Finance minister Arun Jaitley is quite right to dismiss the chorus for a cut in central excise duties on petrol/diesel and to characterise this as a “trap” designed to “push India into an unmanageable debt.” After all, of the impressive 1.5 percentage point increase in the tax-to-GDP ratio since the NDA came to power—from 10.1% in FY14 to 11.6% in FY18 and a projected 12.1% in FY19—almost half (0.74% of GDP) came from the increase in petrol/diesel excise duties. Had this not taken place, the NDA’s FY18 fiscal deficit would have been 4.24% of GDP, not too different from what it inherited from the UPA in FY14.
Indeed, as Jaitley adds, while one of his predecessors—P Chidambaram—said the Centre could cut its taxes by `25 per litre, “he never endeavoured to do so himself”. And, as this newspaper has pointed out before, while the central government has a fixed excise duty, the state governments have an ad valorem VAT that rises each time oil prices do—an analysis by FE last month found that Delhi earned `1.2 crore extra every day from the costlier petrol/diesel while Maharashtra earned `7.1 crore, West Bengal `2.4 crore and Tamil Nadu `9.4 crore.
And not only did the government do well to spend this money on increasing capital expenditure in areas like roads and railways—critical for boosting GDP, given the stagnating private investment—it has also tried to compress expenditure on major subsidies from 2.2% of GDP when it came to power to 1.4% in FY18. While it did well to reduce petroleum subsidies and to reduce duplicate ration-card holders, though it missed an opportunity to raise issue prices in ration shops when the opportunity arose.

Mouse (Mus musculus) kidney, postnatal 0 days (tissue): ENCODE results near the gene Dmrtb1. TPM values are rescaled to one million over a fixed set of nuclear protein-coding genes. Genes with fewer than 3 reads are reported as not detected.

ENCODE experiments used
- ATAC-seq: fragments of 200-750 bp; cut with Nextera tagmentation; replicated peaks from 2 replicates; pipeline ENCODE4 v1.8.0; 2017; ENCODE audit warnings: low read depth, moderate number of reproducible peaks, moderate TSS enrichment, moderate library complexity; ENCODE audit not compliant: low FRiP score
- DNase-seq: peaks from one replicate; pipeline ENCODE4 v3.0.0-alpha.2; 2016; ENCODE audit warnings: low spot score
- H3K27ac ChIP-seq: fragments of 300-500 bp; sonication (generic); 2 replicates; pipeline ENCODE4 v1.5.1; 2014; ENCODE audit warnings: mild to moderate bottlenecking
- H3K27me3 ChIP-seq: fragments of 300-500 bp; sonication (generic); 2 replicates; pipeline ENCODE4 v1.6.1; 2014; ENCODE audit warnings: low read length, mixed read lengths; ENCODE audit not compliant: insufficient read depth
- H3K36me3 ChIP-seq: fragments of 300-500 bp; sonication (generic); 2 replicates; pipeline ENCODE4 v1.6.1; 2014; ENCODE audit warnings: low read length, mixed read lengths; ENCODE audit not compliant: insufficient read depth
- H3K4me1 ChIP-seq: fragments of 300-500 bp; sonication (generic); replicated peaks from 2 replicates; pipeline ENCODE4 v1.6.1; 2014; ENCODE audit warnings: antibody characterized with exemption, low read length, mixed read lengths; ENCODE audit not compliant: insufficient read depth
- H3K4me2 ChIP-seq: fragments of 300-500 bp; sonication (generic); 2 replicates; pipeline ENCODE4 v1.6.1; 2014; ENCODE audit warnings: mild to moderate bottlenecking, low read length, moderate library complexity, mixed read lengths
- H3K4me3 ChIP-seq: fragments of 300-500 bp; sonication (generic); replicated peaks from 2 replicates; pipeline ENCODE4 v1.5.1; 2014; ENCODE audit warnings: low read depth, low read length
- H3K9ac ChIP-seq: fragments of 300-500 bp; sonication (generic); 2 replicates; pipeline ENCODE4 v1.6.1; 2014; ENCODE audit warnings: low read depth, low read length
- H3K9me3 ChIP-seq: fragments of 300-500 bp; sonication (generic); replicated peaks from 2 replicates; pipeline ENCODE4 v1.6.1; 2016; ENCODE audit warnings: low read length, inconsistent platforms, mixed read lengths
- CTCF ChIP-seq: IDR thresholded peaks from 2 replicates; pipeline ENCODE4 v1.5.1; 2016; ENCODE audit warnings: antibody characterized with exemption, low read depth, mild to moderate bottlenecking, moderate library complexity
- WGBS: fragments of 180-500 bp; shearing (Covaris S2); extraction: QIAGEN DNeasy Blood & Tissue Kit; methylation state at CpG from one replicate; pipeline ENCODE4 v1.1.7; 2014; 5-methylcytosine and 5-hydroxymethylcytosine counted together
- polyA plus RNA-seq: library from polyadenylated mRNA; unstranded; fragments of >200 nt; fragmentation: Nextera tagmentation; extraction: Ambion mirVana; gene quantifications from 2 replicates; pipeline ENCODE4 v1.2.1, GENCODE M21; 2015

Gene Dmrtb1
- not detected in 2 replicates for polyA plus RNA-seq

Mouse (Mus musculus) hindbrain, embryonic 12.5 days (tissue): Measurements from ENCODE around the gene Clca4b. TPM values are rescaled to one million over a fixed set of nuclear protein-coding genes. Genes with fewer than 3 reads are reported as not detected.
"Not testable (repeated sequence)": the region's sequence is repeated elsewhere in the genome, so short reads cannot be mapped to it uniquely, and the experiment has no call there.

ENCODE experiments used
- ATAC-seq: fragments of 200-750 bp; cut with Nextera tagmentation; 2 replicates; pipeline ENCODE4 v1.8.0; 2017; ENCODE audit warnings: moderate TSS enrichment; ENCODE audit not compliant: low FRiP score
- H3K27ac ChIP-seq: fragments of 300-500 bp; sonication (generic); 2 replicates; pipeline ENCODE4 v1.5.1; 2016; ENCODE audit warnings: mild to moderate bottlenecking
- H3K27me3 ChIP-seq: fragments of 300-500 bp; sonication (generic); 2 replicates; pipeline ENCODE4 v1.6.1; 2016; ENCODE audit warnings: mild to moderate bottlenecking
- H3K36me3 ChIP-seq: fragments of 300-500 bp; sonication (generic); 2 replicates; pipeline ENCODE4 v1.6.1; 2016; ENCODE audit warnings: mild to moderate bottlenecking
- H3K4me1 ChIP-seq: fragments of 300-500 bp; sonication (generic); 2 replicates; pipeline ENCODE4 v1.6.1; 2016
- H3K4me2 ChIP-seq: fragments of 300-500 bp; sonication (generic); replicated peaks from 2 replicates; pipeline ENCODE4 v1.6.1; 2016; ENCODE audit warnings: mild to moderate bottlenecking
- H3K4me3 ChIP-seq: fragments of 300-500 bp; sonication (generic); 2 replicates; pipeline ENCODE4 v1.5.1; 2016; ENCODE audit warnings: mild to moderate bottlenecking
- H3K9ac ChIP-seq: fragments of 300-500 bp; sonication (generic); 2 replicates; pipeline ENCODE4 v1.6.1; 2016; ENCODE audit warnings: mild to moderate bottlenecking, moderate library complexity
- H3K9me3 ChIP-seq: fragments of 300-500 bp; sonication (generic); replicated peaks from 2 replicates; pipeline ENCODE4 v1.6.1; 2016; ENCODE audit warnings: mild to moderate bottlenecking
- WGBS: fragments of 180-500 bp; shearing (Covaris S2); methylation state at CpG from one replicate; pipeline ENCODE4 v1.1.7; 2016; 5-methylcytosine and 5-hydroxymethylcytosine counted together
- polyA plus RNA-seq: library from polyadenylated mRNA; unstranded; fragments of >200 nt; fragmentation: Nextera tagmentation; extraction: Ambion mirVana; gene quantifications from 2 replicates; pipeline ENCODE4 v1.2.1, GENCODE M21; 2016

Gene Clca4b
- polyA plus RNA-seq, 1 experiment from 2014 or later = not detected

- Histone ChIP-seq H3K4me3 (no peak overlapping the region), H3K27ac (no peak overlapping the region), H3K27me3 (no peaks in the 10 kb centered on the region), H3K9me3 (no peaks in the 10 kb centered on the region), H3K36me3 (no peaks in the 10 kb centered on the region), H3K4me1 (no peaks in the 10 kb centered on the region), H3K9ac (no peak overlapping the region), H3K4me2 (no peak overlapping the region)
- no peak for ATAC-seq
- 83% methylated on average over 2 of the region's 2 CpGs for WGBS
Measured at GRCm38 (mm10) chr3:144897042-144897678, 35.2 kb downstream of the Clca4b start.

Fiscal discipline, though, goes beyond this. The proposed MSP-based deficiency payments scheme, when it comes into being, could cost over `1 lakh crore—0.53% of GDP—and is a direct result of the government’s inability to reform agriculture markets enough to ensure farmers got reasonable prices for their produce. A large part of the responsibility for this, it is true, has to lie with state governments, but most of these are run by the BJP or its allies. In the case of PSUs, similarly, the government has failed to privatise even one unit, it left the Air India sale too late and did not even make enough of an effort to ensure its success either. Had its entire debt been taken over by the government, for instance, Air India would have been profitable—and the extra cost of this would have been equal to the losses the airline will make in the next 3-4 years which will have to be funded through the budget anyway. In the case of MTNL and BSNL, whose combined losses are similar to those of Air India, similarly, the delay in privatising means the government has to get ready to make large equity infusions and shoulder the losses.